Archive - News Article
September 12th, 2011
PUNXSUTAWNEY â Punxsutawney Borough Council learned Monday that poles to be used for the traffic light replacement project at the intersection of North Findley and Pine and Torrence streets have been delivered, and the project should be completed within the next two weeks.
Council President Susan Glessner said it would be interesting to see what these poles look like, since they are identical to the ones set for placement as part of the downtown Punxsutawney traffic signal project.
PUNXSUTAWNEY â The battle of the band continues.
Monday, Cheryl Hollis and her daughter, Karah, addressed the Punxsutawney Area School Board during the 10-minute public comment portion of its agenda on the issue of why Karah cannot participate in the PAHS Marching Band.
At issue: Is marching band a curricular or an extra-curricular activity? The Hollises claim it is extra-curricular, citing after-school-hours, preparation and rehearsals, while Superintendent Dr. Keith Wolfe says it is a graded, curricular activity that is part of concert band.
PUNXSUTAWNEY â The tragedy of 9/11 was remembered at several Sunday gatherings, both in religious and secular groups alike.
Capt. Dave Rhodes, Salvation Army, Kittaning, was the featured speaker at the memorial service that was held by the Punxsutawney Ministerium Sunday afternoon in Barclay Square.
Bill Deeley (right) helps Punxsutawney Phil drink up his annual swig of groundhog elixir â which extends his life for another seven years, according to legend â during Saturday's annual Groundhog Picnic & Outing at Groundhog Park in Young Township. Punxsy Phil is shown taking a comfortable seat on the back of his co-handler John Griffiths.
(The Spirit is pleased to share with our readers vignettes of life in the 19th Century as originally reported in past issues of the newspaper. These reprinted stories include their original headlines and spelling.)
(April 1, 1896)
Resigned the Cashiership
W. W. Winslow, Esq., who was a few weeks ago, elected cashier of the Citizen's Bank, and who has been exercising those duties, has resigned. It debars him entirely from the practice of law, which he does not desire to give up, and he therefore takes this step.
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PUNXSUTAWNEY â That Tuesday, Sept. 11, 2001, some of them were in school, some of them were at home. Mostly, they didnât understand why their parents were fixated on their televisions, which were showing images of crashing airplanes, smoke, fire and crumbling towers.
When they asked about what was happening, some of their parents delicately tried to explain how some bad people were trying to hurt their country. Other parents encouraged them to keep doing what they were doing, playing outdoors or elsewhere. Some parents didnât say anything.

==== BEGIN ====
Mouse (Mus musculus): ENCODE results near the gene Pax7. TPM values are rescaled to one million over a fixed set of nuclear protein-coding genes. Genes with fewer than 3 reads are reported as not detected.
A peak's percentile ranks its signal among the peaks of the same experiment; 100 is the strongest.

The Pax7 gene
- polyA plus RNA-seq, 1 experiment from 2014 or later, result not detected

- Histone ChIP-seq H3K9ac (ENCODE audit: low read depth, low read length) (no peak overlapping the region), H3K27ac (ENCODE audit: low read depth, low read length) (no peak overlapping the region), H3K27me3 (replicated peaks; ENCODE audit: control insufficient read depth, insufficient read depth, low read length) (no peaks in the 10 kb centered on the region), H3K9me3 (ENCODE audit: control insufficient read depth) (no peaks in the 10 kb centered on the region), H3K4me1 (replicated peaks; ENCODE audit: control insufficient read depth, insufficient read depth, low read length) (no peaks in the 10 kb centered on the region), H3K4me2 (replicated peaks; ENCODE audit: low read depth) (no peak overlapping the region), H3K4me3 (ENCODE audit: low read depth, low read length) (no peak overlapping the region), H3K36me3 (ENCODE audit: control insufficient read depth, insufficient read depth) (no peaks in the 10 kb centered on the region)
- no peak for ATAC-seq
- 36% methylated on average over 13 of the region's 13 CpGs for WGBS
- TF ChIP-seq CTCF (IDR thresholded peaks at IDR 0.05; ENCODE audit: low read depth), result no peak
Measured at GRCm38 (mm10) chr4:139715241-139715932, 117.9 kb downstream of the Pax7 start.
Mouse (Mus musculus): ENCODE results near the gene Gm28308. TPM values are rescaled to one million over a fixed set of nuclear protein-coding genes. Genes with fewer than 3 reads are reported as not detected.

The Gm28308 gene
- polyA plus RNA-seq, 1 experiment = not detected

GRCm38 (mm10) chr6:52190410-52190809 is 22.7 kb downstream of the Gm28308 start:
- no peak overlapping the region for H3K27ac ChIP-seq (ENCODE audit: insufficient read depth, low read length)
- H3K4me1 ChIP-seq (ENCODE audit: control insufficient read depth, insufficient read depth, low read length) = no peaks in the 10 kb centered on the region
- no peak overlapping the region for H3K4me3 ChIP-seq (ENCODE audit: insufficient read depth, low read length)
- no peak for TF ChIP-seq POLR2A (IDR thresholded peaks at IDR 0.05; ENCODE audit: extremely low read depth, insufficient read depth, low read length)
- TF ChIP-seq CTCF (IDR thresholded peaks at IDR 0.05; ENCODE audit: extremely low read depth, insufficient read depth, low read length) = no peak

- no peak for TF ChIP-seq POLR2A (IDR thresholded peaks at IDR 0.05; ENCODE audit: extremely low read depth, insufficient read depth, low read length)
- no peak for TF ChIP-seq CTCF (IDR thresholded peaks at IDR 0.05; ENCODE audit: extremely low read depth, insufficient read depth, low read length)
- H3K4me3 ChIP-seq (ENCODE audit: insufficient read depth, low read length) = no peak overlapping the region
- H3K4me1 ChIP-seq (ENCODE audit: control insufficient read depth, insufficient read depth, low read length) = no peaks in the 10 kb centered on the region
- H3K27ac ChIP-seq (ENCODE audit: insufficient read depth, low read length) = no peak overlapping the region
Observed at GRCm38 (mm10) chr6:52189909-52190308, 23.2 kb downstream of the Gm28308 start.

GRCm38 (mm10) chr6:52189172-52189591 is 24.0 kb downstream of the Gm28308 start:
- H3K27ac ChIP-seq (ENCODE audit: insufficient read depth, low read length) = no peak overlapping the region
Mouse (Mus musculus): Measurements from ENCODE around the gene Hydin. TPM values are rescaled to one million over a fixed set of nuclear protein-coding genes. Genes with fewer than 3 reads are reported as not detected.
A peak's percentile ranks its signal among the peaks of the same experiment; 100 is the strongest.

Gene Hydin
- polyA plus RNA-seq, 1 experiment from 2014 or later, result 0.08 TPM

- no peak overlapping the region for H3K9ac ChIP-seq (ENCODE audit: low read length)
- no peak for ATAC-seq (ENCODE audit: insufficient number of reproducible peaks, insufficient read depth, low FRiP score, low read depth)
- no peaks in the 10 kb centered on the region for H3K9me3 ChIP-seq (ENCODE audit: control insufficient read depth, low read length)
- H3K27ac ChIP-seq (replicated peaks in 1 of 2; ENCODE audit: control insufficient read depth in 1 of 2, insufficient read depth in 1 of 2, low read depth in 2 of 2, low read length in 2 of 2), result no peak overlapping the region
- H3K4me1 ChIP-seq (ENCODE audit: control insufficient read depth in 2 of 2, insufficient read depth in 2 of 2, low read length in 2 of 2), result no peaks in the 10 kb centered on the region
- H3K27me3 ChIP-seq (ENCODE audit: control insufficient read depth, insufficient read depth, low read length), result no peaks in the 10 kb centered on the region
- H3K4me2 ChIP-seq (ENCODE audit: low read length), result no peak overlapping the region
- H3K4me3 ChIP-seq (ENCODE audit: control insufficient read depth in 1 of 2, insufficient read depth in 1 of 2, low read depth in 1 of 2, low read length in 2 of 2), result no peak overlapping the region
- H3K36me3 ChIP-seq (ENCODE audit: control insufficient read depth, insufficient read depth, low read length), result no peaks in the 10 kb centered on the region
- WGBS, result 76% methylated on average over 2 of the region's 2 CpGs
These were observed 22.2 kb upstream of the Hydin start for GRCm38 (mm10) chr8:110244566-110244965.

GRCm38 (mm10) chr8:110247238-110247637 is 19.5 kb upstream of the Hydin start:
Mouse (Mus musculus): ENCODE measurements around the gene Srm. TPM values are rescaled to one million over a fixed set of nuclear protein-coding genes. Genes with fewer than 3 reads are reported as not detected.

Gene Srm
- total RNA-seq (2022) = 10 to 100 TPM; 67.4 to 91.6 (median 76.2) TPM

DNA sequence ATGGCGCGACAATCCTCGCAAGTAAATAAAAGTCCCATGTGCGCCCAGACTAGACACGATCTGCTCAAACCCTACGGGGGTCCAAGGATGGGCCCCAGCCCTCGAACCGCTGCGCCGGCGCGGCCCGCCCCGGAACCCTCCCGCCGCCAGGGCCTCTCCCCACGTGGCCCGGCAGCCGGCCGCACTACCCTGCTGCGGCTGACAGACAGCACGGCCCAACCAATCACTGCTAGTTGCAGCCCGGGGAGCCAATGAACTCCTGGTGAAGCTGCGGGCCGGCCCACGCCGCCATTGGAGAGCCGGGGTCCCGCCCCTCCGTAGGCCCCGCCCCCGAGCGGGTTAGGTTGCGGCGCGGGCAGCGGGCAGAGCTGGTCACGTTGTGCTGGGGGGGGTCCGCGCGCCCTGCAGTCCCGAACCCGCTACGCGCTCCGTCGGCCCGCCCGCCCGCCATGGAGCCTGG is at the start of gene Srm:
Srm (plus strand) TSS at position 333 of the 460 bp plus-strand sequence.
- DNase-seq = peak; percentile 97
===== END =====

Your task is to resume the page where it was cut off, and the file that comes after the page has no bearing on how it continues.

BROOKVILLE â It could have been a day like any other.
The sky was a beautiful clear blue, dotted with wisps of clouds.
The kind of sky that didnât expect what was handed to it that morning.
The kind of sky that didnât want anything or anybody to blot out its beauty.
But someone tried. Someone tried very hard.
Above everything that happened that day, and over the past 10 years, itâs what John Laursen remembers most.
âThe sky ... it was a beautiful, beautiful, blue sky, and Iâll never forget it,â he said.
UNIONTOWN â That sunny day in September 2011, retired Pennsylvania Police State Trooper Chuck Depp knew what had happened in New York City. He knew what had happened in Washington, D.C.
And at a certain point the morning of Sept. 11, 2001, he knew what had happened in Shanksville, about 60 miles away in Somerset County.
âI knew what was going on, because I had a experience with some other plane crashes in my career,â said Depp, who retired as the head of detectives at Troop Bâs Uniontown barracks, Fayette County.
That was around 10 a.m.
PUNXSUTAWNEY â A Reynoldsville woman faces two counts of attempted criminal homicide and other charges after she allegedly fired about six shots from a .22 caliber revolver at her husband behind a district judgeâs office Thursday.
One of the shots struck her husbandâs car, while another struck a private residence along Pleasant Alley, police said.
REYNOLDSVILLE â Having recently viewed the Oscar-winning film âThe Kingâs Speech,â Senate President Pro Tem Joe Scarnati told guests gathered at the Jefferson County Department of Developmentâs annual luncheon Thursday that what America needs now is âa Kingâs Speech.â
He described how the film, based on a true story, portrays King George IV who, despite a debilitating speech impediment, learns through unique and unorthodox techniques to find his voice, which he uses to inspire the pre-World War II United Kingdom.